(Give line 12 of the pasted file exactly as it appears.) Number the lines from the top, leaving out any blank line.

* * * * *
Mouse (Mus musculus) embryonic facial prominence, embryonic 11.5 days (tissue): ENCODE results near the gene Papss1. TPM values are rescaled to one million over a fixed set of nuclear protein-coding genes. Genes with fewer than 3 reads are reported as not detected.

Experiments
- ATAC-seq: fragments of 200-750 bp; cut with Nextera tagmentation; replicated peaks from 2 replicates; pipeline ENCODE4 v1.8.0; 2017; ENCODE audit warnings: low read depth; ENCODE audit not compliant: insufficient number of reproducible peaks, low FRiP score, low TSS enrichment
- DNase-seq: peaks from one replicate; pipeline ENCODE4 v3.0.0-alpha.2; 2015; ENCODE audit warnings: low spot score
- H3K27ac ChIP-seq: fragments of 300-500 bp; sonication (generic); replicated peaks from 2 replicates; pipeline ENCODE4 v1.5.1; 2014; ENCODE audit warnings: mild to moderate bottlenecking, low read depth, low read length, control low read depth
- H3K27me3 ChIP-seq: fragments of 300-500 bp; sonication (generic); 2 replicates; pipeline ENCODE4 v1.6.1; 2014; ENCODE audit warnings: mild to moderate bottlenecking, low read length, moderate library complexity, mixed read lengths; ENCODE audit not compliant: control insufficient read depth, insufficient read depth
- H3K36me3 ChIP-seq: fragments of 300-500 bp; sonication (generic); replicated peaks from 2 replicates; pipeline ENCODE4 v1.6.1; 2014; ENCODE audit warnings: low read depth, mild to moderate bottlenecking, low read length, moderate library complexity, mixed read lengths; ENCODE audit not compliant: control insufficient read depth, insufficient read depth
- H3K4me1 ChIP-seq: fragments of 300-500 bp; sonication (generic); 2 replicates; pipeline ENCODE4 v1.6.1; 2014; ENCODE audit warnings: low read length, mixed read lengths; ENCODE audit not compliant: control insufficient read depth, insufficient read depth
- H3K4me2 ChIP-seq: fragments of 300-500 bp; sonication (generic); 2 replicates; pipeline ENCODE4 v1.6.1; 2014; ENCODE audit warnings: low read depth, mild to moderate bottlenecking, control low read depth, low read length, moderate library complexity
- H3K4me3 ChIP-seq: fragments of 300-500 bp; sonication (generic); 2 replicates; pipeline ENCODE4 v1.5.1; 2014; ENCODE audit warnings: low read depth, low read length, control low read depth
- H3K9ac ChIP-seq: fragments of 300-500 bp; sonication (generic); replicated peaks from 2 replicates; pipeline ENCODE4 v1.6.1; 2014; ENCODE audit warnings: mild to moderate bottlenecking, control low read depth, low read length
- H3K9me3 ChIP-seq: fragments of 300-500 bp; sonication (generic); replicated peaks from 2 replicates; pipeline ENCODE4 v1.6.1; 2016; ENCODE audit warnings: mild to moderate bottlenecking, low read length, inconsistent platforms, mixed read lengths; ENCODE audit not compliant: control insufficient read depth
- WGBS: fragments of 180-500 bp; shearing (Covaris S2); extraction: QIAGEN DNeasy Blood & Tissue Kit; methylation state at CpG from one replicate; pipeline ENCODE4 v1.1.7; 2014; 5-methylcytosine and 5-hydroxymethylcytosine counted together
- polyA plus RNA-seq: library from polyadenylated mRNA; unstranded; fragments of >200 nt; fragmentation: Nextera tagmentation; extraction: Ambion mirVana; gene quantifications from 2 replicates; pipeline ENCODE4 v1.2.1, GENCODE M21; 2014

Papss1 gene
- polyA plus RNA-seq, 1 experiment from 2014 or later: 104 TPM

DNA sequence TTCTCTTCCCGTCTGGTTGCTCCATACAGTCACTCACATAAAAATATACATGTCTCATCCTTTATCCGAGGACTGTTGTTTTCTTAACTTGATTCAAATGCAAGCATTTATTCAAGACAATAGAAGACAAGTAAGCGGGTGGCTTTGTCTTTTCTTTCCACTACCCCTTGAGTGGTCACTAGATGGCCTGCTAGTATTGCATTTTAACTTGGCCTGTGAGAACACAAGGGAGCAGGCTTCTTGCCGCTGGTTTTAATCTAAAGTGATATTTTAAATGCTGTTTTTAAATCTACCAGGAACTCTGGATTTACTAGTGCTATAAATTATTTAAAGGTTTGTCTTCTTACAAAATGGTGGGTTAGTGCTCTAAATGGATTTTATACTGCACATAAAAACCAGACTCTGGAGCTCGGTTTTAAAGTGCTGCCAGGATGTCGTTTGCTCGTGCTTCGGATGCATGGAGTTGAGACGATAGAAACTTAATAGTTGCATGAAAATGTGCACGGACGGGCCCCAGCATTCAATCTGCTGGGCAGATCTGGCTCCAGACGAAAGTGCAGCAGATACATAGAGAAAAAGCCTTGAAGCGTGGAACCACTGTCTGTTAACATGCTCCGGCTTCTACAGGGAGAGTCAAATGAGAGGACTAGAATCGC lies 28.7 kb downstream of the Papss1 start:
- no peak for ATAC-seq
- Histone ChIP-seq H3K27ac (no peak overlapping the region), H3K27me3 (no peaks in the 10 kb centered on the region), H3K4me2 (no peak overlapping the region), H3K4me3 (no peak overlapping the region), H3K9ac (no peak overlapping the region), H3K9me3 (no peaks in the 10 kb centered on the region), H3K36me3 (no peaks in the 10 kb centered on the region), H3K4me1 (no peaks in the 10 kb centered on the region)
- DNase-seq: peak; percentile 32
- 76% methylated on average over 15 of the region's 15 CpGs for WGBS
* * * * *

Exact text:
- H3K9me3 ChIP-seq: fragments of 300-500 bp; sonication (generic); replicated peaks from 2 replicates; pipeline ENCODE4 v1.6.1; 2016; ENCODE audit warnings: mild to moderate bottlenecking, low read length, inconsistent platforms, mixed read lengths; ENCODE audit not compliant: control insufficient read depth